It is better explained with a small boat. When you power up the prop the boat is lifted out of the water to plain near the surface, which allows you to go much faster than if the prop was totally horizontal and the boat stayed in the water.

    With an aircraft of course you are not balancing on two different mediums so lifting out of water and into the air is not really practical because you are not in water...

    But if you think about it you can change the angle of attack of an aircraft... with zero angle of attack meaning cutting straight through the air, while a 20 degree nose high angle would mean high drag from wings and fuselage.

    What TVC engine nozzles lets you do is use the engine nozzles the trim the aircraft into the airflow rather than deflecting tail or canard surfaces... all your control surfaces can be neutral and therefore minimum drag and RCS, while it is your engine nozzles that directs the thrust of the engines to keep the nose and body of the aircraft at the lowest drag angle possible in flight.

    We discussed this not long ago, the time on AB a normal plane has is actually quite reduced, therefore a platform that aims at high persistence should avoid using it as much as possible and in any case reserve it for high energy demand situations where AB is a must. Supercruising allows for tactics that are not possible for other planes and massively reduces the footprint of AD and A2A missiles.

    Factors like giving max energy to missiles launched at the enemy or even just remaining in a tight turn or climb are more important than trying to keep as much fuel as possible to magnify range.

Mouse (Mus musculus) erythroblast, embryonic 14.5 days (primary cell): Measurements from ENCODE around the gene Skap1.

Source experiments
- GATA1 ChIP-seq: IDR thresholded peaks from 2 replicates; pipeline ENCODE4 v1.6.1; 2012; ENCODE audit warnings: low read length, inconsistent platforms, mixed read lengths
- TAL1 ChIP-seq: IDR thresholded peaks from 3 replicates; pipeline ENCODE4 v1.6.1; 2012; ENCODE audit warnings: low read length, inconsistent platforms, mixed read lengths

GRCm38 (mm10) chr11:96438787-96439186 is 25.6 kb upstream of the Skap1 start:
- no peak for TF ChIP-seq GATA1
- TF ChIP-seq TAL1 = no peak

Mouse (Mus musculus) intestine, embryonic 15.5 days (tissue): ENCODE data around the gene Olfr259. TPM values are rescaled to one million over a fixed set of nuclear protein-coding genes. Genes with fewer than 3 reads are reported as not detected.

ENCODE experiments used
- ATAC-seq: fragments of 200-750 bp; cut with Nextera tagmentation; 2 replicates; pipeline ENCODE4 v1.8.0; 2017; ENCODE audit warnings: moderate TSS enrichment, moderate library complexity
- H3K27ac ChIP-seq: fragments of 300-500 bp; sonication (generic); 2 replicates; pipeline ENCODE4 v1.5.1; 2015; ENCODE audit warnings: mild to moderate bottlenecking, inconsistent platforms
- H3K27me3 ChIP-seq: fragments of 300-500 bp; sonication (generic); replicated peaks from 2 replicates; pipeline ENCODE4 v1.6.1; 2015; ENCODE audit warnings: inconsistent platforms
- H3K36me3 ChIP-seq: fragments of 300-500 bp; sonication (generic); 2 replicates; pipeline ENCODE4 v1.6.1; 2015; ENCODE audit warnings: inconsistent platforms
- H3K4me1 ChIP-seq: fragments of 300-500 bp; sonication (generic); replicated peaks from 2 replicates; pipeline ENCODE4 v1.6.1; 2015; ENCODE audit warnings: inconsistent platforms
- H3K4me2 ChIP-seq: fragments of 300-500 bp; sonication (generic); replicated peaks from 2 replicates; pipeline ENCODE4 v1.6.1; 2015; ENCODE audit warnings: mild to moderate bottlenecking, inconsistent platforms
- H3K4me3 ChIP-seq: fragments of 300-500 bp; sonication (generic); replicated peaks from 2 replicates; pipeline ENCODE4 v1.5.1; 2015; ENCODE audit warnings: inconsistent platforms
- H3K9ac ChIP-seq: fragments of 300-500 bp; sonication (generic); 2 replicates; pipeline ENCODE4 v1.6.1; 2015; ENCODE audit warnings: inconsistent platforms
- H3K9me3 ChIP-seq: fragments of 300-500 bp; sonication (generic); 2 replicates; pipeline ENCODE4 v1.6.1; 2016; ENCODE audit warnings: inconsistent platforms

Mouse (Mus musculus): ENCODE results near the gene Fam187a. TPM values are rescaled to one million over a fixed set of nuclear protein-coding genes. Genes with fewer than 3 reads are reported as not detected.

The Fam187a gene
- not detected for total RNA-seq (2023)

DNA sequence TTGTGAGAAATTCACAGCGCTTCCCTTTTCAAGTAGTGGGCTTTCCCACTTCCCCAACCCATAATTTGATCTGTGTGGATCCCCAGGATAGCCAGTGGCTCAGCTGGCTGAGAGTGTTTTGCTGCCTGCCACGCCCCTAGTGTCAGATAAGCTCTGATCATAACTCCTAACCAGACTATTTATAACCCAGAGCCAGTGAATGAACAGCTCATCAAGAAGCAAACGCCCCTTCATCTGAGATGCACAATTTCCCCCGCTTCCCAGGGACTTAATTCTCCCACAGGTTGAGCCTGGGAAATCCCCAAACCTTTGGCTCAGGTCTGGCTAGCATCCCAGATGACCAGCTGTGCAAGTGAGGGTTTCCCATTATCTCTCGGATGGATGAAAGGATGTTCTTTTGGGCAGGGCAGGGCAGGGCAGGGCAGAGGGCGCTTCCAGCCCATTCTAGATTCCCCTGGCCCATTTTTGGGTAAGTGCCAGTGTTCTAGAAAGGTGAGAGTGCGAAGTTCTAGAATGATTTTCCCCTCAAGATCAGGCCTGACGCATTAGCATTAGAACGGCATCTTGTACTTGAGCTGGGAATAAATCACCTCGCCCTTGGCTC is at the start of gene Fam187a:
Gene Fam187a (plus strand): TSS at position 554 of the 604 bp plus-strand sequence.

For many fighters the job is accelerate out to a specific location and fire on what ever is there and then go home and do it again.

    Most aircraft never fly anywhere near their max possible speed because it wastes fuel and dramatically reduces flight range, but for aircraft like the MiG-31 it is normal... you end up with a 50 ton aircraft because you need the fuel, but I would think using a ramjet propulsion mode would actually greatly improve flight speed and flight range...
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    Post  LMFS on Sat Nov 21, 2020 1:21 pm

    GarryB wrote:I know what you mean but don't agree. On paper using a canard to lift the nose is theoretically better than using a horizontal tail surface to push the rear of the aircraft down to raise the nose because it technically reduces lift. But in this case the body of the aircraft is contributing body lift and directing engine nozzles down applies lift to the rear of the vehicle too.

    What TVC engine nozzles lets you do is use the engine nozzles the trim the aircraft into the airflow rather than deflecting tail or canard surfaces... all your control surfaces can be neutral and therefore minimum drag and RCS, while it is your engine nozzles that directs the thrust of the engines to keep the nose and body of the aircraft at the lowest drag angle possible in flight.

    Yeah that is the idea, to trim with the most drag-effective way of creating force, but when the center of lift moves backward at supersonic speeds you would need the nozzles pointing upwards and therefore pushing the tail down to trim the plane. Instead, if the LEVCONs are used to modify the body's airfoil equivalent camber you are creating lift in a drag economical way in front of the CoG to adjust AoA as needed. That is better than pushing the plane down with the TVC.

    But if you think about it you can change the angle of attack of an aircraft... with zero angle of attack meaning cutting straight through the air, while a 20 degree nose high angle would mean high drag from wings and fuselage.

    A plane never flies at 0 deg AoA, that is the question. If you create force downwards with the nozzles as you say above to move the nose up, you are detracting that force from your lift and therefore increasing the needed AoA and associated drag of the plane.